Here, we used biochemical and genetic approaches to investigate whether PCSK9 is involved in the disposal of non-acetylated intermediates of BACE1 in the early secretory pathway.

Results And Discussion

Overexpression of PCSK9 decreases the levels of BACE1

To assess whether PCSK9 is involved in the disposal of BACE1, we transfected Chinese hamster ovary (CHO) cells with human PCSK9-Flag. Fig 1A,B shows that the expression of PCSK9 decreased the steady-state levels of BACE1 in a gene-dose-dependent manner. Next, we transfected human neuroglioma (H4) cells and assessed whether the above events could be observed in a different cellular system. H4 cells also have the advantage of allowing better visualization of the mature and immature forms of BACE1 on SDS–polyacrylamide gel electrophoresis (SDS–PAGE). Fig 1D,E (left panels) shows that overexpression of wild-type PCSK9 successfully reduced the levels of endogenous BACE1 in H4 cells. The fact that both forms of BACE1 decreased (Fig 1D, left panel) seems to suggest that PCSK9 is primarily acting in the early secretory pathway. In fact, a preferential degradation of the mature form in the endosomal–lysosomal pathway would only result in decreased levels of mature BACE1. By contrast, a preferential degradation of the immature form in the early secretory pathway would also result in decreased levels of the mature form.

Figure 1
Overexpression of PCSK9 decreases the steady-state levels of BACE1. (A,B) CHO cells were transiently transfected with PCSK9-Flag cDNA. Cell lysates were analysed by SDS–PAGE and immunoblotting 48 h after transfection. A representative western ...

The proteolytic activity of PCSK9 requires a triad of residues (Asp 186, His 226 and Ser 386), which constitute the ‘catalytic triad' of the protease. Mutation of one of these residues abolishes the proteolytic activity of PCSK9 and its ability to undergo processing to the C-form (Benjannet et al, 2004, 2006; McNutt et al, 2007). Previous studies with the LDLr seem to indicate that the functional inactivation of PCSK9 can differentiate between the post-ER and the endosomal–lysosomal mechanisms. In fact, the former requires the catalytic activity of PCSK9, whereas the latter does not (Park et al, 2004; McNutt et al, 2007). Therefore, we mutated His 226 to Ala and generated a commonly used H226A mutant version of PCSK9 (Benjannet et al, 2004, 2006). As expected, the H226A mutant was unable to undergo processing and seemed to migrate as the P-form of the protein on SDS–PAGE (Fig 1C). When we analysed specific abilities to degrade BACE1, we found that, in contrast to wild-type PCSK9, the H226A mutant was unable to reduce the steady-state levels of BACE1 but rather caused a small increase (Fig 1D,E, right panels). The opposite behaviour of the wild-type and catalytic mutant forms of PCSK9 suggest that the above events occur in the early secretory pathway, most probably in a ‘post-ER compartment'. As stated above, this pattern is also supported by the ability of wild-type PCSK9 to degrade the immature form of BACE1 (Fig 1D,E). The apparent dominant-negative effect of the H226A mutant form is probably caused by its ability to interfere with the interaction of endogenous PCSK9 (the enzyme) and BACE1 (the substrate). In fact, the H226A mutation abolished only the catalytic activity, but not the ligand/substrate-binding activity, of transgenic PCSK9 (supplementary Fig S1E online). Finally, the effect induced by overexpression of the wild-type and H226A mutant forms of PCSK9 was specific to BACE1 and was not accompanied by generalized changes in the expression levels of control proteins, such as PDI, ERGIC-53 and syntaxin, which are ER-, ERGIC- and Golgi-based proteins, respectively (Fig 1D).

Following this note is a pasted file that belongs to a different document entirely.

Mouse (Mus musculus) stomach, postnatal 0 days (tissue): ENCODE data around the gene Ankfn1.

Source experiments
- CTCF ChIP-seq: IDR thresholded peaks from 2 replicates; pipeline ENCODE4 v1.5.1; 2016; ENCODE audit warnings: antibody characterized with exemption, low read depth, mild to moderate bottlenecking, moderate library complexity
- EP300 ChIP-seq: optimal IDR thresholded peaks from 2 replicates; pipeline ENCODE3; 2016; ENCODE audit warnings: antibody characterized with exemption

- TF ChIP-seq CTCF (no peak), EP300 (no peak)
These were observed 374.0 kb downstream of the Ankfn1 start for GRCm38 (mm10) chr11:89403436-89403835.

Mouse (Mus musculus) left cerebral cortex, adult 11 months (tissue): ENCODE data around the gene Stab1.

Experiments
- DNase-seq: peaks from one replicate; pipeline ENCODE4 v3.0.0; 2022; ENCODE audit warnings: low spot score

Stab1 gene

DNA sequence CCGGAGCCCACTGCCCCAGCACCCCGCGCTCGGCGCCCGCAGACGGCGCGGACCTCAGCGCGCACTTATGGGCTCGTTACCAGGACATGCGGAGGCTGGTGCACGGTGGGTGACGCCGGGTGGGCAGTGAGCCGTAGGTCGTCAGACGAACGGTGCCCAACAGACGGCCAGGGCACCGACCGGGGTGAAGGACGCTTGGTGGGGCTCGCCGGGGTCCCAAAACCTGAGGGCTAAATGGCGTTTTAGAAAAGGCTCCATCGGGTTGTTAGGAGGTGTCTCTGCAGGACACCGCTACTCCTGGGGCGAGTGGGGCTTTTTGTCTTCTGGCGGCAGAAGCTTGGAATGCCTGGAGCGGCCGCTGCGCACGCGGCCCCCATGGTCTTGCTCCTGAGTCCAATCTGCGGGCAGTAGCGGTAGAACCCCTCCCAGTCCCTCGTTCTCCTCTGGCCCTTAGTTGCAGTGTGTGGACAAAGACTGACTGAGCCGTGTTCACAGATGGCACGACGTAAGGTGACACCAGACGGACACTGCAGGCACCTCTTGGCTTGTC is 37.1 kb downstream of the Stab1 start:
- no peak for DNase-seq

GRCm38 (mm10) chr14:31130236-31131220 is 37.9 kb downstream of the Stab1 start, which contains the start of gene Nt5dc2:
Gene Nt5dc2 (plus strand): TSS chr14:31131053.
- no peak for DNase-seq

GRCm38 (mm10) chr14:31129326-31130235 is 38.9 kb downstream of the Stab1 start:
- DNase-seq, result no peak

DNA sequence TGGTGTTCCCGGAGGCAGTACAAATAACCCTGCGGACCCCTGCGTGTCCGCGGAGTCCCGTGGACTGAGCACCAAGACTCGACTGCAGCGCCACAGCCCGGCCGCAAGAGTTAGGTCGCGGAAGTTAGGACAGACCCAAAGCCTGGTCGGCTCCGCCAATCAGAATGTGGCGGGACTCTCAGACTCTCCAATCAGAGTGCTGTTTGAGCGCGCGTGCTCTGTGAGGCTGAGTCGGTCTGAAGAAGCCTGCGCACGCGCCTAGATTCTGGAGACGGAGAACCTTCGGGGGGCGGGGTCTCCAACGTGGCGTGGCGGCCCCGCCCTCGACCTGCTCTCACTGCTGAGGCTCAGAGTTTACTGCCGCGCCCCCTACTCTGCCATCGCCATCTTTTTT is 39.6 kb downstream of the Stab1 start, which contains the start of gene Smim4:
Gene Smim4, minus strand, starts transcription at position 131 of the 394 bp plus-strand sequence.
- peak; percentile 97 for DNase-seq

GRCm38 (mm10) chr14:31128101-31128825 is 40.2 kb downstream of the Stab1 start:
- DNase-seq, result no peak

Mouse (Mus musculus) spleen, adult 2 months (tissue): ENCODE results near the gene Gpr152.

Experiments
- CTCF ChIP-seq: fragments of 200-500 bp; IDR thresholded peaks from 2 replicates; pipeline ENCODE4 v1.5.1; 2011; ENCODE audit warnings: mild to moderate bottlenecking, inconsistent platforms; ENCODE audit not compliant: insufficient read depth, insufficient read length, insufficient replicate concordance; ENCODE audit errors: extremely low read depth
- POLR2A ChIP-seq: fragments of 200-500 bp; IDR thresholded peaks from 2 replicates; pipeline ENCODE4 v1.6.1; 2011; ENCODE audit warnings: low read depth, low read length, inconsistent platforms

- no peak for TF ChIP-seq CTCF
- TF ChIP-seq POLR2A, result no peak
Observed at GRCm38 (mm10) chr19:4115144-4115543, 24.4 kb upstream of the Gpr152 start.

Downregulation of PCSK9 increases the levels of BACE1

Previously, we showed that BACE1 is acetylated on seven lysine residues (Costantini et al, 2007). We also showed that substitution of these residues with either alanine or arginine generated ‘loss-of-acetylation' mutants that were not able to reach the Golgi apparatus. As a consequence, they were rapidly degraded in a ‘post-ER' compartment without the apparent requirement of the proteasome (Costantini et al, 2007). By contrast, substitution of the same residues with glutamine, which mimics the effects of lysine acetylation, generated a ‘gain-of-acetylation' mutant that showed rapid translocation along the secretory pathway and a longer half-life (Costantini et al, 2007). Finally, we also showed that the various steady-state levels of loss-of-acetylation and gain-of-acetylation mutants (Fig 2A) were not caused by differences in the efficiency of transcription or translation (Costantini et al, 2007).